Connecticut residents seeking to travel directly to Penn Station in New York City may be in luck, thanks to a proposal passed by the Metropolitan Transportation Authority last month.
The $743 million plan, part of the 2015–2019 MTA Capital Program, would add four new stations in the East Bronx on current Amtrak track. Metro-North trains, which are run by the MTA, would branch off at New Rochelle and arrive at Penn Station after those four stops.
The current New York transit system is divided into two parts. Metro-North, which serves passengers in Connecticut and northern New York state, has its terminus at Grand Central Station. Amtrak, the Long Island Rail Road, and New Jersey Transit, all terminate at Penn Station, approximately 12 blocks away. Several students interviewed voiced support for the plan, noting that an additional stop would incentivize more students to take trips to New York City. Others were more ambivalent about the usefulness of this additional stop, pointing to Penn Station’s difficult geography and the fact that students can get to Penn Station using the subway after traveling to Grand Central.
If the plans go through, riders from Connecticut would be able to transfer to trains headed to Long Island or New Jersey without transferring to another station.
Transit authorities have been pushing to integrate the mass transit system in New York for decades. The East Side Access project, begun in 1969 and scheduled for completion in 2019, will create a new section of the LIRR line, making Grand Central its new terminus.
A report released by Metro-North said that the proposal would significantly reduce travel times to the West Side of Manhattan and “introduce convenient, direct rail service to communities underserved by mass transit” in the East Bronx.
The proposal approved by the MTA has so far gained a few notable supporters. In January, New York Governor Andrew Cuomo declared public support for the project in his State of the State address.
“We will open a new spur for Metro-North Railroad to provide more resiliency and access to Penn Station,” Cuomo said.
New York City Mayor Bill de Blasio also endorsed the proposal, noting that it would add essential mass transit options to the East Bronx.
Connecticut political leaders have not commented on the proposal so far, even though the MTA is a joint New York-Connecticut institution. Instead, they have spoken about improving access to Manhattan from Connecticut on the New Haven line.
In last year’s mayoral campaign, Mayor Toni Harp announced her support for a one-hour fast train from New Haven to Manhattan. Senator Richard Blumenthal LAW ’73 and State Senator Martin Looney also voiced support, though Metro-North officials said that the plans were unfeasible given the current state of infrastructure.
Throughout his term as senator, Blumenthal has devoted significant attention to rail safety, especially after a series of accidents in 2013 that injured a total of 100 people and killed six.
In May, at an event hosted by the Regional Plan Association, a policy think tank in the tri-state area, Senator Chris Murphy similarly stressed the importance of improving infrastructure, noting that investment in transportation would decrease the commute time from Bridgeport to Manhattan and have an enormous positive effect on that city.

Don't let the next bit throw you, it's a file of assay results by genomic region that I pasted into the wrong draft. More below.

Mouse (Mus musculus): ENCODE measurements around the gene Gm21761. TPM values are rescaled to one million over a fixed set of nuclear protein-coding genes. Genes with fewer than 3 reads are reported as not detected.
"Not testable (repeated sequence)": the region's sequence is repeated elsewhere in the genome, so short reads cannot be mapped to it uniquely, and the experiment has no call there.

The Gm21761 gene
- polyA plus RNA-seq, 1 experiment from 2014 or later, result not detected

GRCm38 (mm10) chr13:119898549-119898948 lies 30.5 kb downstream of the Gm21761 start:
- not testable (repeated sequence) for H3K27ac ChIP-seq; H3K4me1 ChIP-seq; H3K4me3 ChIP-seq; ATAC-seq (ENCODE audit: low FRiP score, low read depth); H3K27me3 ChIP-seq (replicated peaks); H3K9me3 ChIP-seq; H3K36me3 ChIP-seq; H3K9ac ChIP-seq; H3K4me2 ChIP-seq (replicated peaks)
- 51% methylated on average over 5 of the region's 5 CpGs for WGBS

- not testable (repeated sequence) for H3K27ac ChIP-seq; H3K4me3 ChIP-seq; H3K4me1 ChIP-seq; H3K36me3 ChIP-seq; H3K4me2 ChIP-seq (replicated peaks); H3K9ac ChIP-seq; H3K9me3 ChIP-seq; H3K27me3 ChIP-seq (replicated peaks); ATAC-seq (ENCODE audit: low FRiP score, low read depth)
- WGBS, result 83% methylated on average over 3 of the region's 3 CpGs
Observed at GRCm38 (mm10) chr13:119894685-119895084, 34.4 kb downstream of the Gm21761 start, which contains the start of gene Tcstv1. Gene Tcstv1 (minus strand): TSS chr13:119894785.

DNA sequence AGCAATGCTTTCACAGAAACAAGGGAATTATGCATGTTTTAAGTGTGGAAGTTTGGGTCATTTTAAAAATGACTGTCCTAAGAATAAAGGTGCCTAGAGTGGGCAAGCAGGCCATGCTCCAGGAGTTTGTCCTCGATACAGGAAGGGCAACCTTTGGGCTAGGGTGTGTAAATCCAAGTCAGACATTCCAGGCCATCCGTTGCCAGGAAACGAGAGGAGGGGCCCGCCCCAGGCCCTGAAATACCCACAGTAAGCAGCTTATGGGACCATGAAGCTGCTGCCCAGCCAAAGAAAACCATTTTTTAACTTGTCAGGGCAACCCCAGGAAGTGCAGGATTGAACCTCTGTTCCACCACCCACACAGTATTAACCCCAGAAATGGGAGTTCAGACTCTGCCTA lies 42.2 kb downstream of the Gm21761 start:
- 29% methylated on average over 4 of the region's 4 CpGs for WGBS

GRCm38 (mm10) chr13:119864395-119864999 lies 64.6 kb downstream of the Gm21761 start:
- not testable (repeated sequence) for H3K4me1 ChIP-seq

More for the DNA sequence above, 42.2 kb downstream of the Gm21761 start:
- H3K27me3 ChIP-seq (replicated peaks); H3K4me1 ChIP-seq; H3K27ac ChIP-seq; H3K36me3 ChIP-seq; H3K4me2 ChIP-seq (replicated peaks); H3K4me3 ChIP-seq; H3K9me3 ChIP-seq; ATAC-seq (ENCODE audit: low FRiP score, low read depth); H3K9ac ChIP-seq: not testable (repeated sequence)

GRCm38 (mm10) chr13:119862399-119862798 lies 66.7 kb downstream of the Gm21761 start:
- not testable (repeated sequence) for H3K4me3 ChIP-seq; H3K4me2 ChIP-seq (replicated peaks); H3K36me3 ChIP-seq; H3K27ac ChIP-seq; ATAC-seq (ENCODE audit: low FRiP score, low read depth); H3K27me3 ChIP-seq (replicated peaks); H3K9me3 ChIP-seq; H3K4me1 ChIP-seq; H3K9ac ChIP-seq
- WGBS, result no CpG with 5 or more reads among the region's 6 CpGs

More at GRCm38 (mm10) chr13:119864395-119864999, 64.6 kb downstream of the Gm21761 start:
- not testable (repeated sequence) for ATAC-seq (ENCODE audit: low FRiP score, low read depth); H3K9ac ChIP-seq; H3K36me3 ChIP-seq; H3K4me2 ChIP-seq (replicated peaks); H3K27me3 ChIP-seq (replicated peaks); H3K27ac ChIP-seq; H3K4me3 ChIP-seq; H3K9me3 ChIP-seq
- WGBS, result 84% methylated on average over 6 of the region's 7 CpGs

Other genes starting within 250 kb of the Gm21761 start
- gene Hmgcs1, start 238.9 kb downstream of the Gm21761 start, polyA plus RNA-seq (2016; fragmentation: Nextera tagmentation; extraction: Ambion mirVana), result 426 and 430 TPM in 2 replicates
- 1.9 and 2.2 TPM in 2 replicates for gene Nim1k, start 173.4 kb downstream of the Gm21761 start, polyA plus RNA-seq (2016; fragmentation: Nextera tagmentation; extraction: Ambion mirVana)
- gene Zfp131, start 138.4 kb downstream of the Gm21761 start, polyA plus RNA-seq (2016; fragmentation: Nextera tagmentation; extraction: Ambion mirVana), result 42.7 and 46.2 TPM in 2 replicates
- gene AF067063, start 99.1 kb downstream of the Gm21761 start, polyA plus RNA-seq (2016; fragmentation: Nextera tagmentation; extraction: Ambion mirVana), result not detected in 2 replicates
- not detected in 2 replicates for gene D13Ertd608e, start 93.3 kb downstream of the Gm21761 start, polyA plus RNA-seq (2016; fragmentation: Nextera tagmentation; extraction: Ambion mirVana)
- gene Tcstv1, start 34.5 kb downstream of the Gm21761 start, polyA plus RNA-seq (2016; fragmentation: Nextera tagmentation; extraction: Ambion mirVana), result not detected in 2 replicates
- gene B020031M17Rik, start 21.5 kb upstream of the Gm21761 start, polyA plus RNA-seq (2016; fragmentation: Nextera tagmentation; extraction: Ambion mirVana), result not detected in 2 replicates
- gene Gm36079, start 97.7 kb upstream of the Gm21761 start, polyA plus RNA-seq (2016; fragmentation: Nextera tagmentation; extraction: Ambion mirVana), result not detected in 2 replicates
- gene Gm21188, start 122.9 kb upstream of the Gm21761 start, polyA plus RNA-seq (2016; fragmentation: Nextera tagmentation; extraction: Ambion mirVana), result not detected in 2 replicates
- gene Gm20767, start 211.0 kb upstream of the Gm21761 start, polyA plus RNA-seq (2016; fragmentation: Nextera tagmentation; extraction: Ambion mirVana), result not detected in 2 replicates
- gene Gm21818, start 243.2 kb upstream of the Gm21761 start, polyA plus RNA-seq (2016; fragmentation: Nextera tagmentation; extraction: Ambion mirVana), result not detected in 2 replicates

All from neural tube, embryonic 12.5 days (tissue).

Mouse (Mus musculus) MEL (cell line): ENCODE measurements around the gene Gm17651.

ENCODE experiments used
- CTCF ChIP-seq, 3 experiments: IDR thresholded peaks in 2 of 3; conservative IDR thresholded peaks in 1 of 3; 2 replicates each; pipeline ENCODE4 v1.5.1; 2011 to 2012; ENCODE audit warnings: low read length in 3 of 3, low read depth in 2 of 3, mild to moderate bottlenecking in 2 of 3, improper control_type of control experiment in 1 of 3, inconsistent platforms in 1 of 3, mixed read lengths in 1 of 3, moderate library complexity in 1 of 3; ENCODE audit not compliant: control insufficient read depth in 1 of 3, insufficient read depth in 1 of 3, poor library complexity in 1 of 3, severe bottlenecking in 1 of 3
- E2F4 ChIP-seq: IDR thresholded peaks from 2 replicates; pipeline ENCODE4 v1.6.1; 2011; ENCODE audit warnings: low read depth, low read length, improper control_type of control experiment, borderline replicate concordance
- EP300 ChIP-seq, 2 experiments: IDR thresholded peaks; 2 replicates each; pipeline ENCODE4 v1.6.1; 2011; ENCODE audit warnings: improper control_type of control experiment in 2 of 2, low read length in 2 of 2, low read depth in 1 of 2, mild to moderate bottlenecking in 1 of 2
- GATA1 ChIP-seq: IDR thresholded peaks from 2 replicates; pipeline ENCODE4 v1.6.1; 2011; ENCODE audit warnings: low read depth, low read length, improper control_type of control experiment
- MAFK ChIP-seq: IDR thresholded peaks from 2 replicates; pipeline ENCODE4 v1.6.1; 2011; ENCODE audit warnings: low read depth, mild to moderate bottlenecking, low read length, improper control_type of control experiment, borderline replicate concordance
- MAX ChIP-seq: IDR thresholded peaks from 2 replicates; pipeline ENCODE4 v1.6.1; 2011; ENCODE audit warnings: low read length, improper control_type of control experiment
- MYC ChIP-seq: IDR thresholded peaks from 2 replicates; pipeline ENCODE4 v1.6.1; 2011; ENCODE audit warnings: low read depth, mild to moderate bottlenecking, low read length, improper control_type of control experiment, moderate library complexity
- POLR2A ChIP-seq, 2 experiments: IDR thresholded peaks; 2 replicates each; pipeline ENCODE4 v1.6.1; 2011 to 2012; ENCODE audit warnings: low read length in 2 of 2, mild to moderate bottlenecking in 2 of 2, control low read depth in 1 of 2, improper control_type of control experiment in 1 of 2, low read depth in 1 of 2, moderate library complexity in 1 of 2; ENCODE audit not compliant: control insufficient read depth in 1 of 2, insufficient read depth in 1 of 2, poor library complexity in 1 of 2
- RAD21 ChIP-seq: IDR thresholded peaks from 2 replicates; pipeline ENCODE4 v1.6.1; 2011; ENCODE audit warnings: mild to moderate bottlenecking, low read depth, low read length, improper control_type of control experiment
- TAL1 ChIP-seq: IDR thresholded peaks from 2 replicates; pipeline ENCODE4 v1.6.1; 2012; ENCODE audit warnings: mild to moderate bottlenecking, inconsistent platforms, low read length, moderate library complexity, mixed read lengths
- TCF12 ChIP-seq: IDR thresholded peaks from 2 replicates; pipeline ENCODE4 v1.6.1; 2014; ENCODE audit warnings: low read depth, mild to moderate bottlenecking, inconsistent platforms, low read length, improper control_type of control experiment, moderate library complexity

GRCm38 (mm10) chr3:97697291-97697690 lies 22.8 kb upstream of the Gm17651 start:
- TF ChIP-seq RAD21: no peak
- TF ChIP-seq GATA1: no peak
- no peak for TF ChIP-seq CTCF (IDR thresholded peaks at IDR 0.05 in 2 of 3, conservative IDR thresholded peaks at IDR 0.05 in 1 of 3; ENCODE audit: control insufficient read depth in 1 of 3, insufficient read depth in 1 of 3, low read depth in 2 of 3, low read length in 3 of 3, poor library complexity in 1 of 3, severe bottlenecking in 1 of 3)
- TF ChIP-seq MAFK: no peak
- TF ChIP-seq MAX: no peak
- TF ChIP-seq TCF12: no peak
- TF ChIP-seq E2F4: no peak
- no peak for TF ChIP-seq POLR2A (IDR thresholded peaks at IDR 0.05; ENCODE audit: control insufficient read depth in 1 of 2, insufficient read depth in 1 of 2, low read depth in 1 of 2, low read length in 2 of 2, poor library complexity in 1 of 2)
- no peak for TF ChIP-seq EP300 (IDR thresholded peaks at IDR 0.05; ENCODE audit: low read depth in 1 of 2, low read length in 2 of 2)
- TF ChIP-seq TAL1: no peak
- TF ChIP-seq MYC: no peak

Developing transport infrastructure in the tristate area is no easy task, Murphy said. He added that officials must coordinate large-scale plans across three state governments, and the lack of meaningful regional government in Connecticut only complicates matters further. Nevertheless, he called for inter-governmental coordination to invest in this infrastructure.
Students interviewed expressed mixed opinions about the plans.
“It would make it a lot more convenient to get to JFK [airport],” said Martin Lim ’18. Currently, the best way for students to travel from Grand Central to JFK involves a long subway ride and transfer.
Varun Sah ’18 said that including a stop at Penn Station could incentivize him to take the train more often.
Other students were more ambivalent about the new stop’s potential benefits, citing the current low demand for LIRR and NJ Transit.
“As someone who doesn’t travel very much, Penn Station is very hard to navigate,” said Yerin Kim ’18.
Penn Station’s reputation of chaos, confusion and crowdedness is an age-old complaint among commuters.
Jon Rolfe ’18 took a different stand and said that a Metro-North stop at Penn Station might be unnecessary, considering that the subway connects the two stations.
Regardless of whether Metro-North decides to act on the MTA’s proposal, trains from New Haven to Penn Station are still a long way away. Penn Station will have no room for Metro-North trains until the East Side Access Plan — which will create a new LIRR stop at Grand Central — is completed in 2019.
Amtrak announced yesterday that it will have to close significant portions of the Hudson River Tunnel over the next year to repair damage from Hurricane Sandy. This may severely curtail NJ Transit capacity, which could add further difficulties in passing the MTA Capital Program.
Metro-North’s most recent change came in September, when it announced the addition of a significant number of off-peak trains.